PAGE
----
4/ CRITICAL From reading the opening pages of Mary Wollstonecraft’s A Vindication of the Rights of Woman write what you think is Mary’s most important advice to women of her time.
Early British feminist, Mary Wollstonecraft, who is known as the founder of first wave feminism, wrote A Vindication of the Rights of Woman as a response to political theorists of the 18th century who did not believe that women should have an education.
Her advocacy for women’s rights stimulated important changes in society such as granting women the right to an education. She argued that education should not be exclusive to men, and that the right to an education is a human right, regardless of one’s sex. A Vindication of the Rights of Woman essentially explores the power and capability of women, thus breaking the objectifying view of women: “men who, considering females rather as women than human creatures”, the word choice of “human” implies that women weren’t viewed as humans but rather as sexual objects, which highlights the sexist and misogynistic attitudes towards women. Another quote that exemplifies this is when she states: “marriage may become more sacred: your young men may choose wives from motives of affection, and your maidens allow love to root out vanity”. This suggests that men are supposed to marry women for the right reasons and that men’s objectification of women stops men and women from having sacred relationships.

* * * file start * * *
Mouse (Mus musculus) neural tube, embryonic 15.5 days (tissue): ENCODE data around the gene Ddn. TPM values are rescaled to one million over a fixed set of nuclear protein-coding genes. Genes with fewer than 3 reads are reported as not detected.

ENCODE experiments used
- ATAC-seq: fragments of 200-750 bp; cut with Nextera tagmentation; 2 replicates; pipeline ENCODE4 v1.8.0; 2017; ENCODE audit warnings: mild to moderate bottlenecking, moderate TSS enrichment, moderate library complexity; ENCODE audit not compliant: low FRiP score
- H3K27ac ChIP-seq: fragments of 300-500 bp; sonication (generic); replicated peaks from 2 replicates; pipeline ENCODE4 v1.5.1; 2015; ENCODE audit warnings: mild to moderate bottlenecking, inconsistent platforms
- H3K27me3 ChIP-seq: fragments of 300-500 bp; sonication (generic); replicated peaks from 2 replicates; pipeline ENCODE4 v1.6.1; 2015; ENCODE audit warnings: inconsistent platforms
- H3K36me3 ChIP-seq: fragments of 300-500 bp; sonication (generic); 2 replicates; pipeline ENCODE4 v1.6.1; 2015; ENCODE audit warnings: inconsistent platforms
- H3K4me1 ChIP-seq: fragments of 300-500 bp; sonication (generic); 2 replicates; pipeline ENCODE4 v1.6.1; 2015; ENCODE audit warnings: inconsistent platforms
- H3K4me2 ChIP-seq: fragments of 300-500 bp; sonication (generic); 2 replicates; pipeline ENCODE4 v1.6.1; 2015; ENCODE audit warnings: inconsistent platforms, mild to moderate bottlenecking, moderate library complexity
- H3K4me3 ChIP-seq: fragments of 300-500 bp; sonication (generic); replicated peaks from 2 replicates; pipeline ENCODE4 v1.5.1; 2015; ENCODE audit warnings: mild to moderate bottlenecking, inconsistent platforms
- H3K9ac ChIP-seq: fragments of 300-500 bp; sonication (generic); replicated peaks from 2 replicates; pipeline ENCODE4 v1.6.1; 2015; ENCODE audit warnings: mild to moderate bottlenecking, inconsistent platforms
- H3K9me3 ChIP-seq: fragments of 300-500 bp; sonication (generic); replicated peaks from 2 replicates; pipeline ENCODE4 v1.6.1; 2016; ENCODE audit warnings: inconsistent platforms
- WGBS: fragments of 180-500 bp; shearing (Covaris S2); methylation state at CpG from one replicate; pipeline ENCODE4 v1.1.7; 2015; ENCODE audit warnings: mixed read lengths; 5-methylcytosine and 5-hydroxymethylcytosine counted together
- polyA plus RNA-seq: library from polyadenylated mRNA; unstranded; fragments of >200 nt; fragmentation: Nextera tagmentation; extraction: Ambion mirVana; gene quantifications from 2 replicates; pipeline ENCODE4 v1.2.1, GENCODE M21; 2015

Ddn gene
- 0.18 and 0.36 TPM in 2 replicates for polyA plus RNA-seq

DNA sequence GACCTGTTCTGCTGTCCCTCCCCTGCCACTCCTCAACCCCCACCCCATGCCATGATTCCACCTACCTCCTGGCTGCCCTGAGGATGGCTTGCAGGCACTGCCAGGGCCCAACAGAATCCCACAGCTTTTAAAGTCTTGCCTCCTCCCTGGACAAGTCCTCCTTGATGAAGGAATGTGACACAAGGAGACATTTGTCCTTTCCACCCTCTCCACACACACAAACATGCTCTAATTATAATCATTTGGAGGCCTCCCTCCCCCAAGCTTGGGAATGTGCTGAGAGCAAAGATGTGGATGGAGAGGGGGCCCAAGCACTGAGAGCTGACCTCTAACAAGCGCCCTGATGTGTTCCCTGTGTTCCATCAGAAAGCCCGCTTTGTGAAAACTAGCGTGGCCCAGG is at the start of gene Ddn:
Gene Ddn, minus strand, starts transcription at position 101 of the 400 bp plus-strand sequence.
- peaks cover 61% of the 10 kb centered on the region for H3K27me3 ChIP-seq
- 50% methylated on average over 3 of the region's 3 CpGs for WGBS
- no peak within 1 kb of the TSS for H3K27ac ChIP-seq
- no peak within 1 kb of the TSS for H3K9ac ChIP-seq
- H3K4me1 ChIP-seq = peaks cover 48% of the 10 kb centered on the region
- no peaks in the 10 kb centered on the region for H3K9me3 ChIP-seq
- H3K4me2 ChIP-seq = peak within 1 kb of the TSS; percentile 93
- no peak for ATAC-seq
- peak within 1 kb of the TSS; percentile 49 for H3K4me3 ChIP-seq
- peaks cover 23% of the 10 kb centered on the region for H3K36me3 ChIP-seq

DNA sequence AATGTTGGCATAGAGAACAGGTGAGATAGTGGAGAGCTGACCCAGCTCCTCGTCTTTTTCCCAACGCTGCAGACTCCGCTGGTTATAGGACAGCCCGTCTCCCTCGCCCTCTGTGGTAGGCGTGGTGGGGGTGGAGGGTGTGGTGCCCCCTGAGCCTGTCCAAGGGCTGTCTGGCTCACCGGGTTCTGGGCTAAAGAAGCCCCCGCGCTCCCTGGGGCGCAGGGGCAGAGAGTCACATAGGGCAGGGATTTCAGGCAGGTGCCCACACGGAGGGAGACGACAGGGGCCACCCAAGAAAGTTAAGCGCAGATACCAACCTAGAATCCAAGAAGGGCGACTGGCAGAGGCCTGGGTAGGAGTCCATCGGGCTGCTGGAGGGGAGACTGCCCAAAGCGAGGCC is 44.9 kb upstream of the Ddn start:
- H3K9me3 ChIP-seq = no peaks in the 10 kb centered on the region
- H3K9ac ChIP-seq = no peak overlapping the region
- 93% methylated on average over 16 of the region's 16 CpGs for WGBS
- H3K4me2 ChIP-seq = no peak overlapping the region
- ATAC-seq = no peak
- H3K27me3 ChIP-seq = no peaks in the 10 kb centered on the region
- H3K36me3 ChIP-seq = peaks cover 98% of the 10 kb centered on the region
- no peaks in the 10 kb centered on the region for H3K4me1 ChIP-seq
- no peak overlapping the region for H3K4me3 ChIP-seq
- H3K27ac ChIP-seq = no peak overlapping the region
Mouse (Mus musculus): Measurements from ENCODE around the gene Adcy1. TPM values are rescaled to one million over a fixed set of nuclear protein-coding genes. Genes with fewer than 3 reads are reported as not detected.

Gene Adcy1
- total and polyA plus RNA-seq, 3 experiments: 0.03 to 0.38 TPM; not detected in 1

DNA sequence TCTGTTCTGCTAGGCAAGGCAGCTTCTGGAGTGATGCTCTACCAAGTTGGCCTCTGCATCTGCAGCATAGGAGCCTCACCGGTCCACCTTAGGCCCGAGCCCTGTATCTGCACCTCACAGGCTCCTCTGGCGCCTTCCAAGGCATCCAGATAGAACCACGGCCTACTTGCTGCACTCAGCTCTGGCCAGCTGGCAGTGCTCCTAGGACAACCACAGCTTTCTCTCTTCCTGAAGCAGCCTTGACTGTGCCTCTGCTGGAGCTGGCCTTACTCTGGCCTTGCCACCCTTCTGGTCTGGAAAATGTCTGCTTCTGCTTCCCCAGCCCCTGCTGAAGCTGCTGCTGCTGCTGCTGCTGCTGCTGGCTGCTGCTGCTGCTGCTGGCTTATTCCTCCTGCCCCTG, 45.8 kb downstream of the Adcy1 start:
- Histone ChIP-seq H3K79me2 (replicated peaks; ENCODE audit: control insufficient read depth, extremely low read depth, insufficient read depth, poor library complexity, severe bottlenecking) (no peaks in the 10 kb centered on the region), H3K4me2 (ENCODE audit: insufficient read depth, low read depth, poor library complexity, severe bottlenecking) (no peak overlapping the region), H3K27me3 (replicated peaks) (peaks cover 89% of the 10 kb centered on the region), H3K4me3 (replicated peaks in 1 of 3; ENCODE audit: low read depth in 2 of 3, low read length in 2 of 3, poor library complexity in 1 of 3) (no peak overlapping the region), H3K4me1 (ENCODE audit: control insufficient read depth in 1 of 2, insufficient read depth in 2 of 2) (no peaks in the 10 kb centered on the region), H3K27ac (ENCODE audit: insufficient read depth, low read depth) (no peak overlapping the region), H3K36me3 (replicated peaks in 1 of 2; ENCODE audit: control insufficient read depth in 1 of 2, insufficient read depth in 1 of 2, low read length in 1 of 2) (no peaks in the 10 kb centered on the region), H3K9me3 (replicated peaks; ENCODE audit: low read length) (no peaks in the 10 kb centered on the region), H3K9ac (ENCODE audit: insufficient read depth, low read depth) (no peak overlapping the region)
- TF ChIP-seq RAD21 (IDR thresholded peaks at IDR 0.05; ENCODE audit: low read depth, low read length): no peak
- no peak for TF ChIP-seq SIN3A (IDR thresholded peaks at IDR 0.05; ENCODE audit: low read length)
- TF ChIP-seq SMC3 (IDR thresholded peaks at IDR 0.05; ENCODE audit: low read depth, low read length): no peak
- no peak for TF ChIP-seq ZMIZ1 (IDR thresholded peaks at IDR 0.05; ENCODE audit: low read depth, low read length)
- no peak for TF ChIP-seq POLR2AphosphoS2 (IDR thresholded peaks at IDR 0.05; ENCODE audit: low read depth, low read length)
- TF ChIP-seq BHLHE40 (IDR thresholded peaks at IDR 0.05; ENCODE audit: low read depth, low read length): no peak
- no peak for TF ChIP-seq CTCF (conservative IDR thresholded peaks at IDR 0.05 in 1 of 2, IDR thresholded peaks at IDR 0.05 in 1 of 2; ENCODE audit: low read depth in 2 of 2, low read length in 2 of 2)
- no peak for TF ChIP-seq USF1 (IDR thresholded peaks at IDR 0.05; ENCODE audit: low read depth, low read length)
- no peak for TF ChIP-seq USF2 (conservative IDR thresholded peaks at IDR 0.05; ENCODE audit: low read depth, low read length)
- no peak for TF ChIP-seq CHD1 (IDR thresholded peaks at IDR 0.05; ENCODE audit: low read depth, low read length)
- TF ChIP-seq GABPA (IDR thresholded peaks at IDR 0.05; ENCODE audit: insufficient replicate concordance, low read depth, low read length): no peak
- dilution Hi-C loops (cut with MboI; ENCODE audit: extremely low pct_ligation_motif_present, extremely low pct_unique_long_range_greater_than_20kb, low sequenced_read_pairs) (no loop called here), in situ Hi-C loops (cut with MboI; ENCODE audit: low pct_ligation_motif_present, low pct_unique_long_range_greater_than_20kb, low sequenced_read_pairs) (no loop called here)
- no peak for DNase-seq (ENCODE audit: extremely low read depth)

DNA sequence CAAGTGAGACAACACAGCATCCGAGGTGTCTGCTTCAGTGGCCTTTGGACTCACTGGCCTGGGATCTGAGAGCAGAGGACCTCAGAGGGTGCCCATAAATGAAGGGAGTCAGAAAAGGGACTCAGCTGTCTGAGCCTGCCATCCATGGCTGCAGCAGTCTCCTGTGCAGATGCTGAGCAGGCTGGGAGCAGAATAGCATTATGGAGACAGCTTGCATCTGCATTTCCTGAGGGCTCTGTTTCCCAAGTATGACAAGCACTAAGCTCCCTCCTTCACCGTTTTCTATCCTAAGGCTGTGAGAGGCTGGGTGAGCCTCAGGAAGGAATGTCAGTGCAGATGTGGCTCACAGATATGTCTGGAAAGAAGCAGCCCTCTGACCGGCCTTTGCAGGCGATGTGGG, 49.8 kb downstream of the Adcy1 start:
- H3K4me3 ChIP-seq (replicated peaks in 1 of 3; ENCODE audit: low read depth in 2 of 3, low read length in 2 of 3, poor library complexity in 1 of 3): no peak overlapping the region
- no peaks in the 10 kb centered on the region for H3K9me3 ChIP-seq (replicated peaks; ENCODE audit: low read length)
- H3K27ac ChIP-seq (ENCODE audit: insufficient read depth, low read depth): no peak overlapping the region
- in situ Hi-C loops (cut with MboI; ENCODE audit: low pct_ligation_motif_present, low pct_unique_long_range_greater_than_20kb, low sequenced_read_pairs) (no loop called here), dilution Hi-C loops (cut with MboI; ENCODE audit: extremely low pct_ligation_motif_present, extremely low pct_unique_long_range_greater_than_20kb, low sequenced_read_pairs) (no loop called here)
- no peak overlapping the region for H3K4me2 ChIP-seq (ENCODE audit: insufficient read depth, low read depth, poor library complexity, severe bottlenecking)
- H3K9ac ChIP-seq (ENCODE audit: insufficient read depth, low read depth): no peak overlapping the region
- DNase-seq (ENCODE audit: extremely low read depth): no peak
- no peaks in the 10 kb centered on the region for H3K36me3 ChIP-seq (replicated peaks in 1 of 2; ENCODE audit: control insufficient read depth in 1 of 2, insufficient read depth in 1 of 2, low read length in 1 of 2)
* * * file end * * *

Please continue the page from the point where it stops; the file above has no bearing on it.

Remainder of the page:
Wollstonecraft also stresses the importance of allowing women to be role models for their children:
If children are to be educated to understand the true principle of patriotism, their mother must be a patriot; and the love of mankind, from which an orderly train of virtues spring, can only be produced by considering the moral and civil interest of mankind; but the education and situation of woman, at present, shuts her out from such a investigations.
This shows the power of what educated parents can do, as they teach their children, and children are society’s future.
When I was recently on a train commuting to my placement for teaching, I noticed all the women around me wearing their work uniforms and realised how far we’ve come as a society as a result of Wollstonecraft and other feminists prompt for change.
Lynch, Deidre Shauna, and Jack Stillinger. Volume D: The Romantic Period. 9th ed. New York: W.W. Norton & Co, 2012. Print.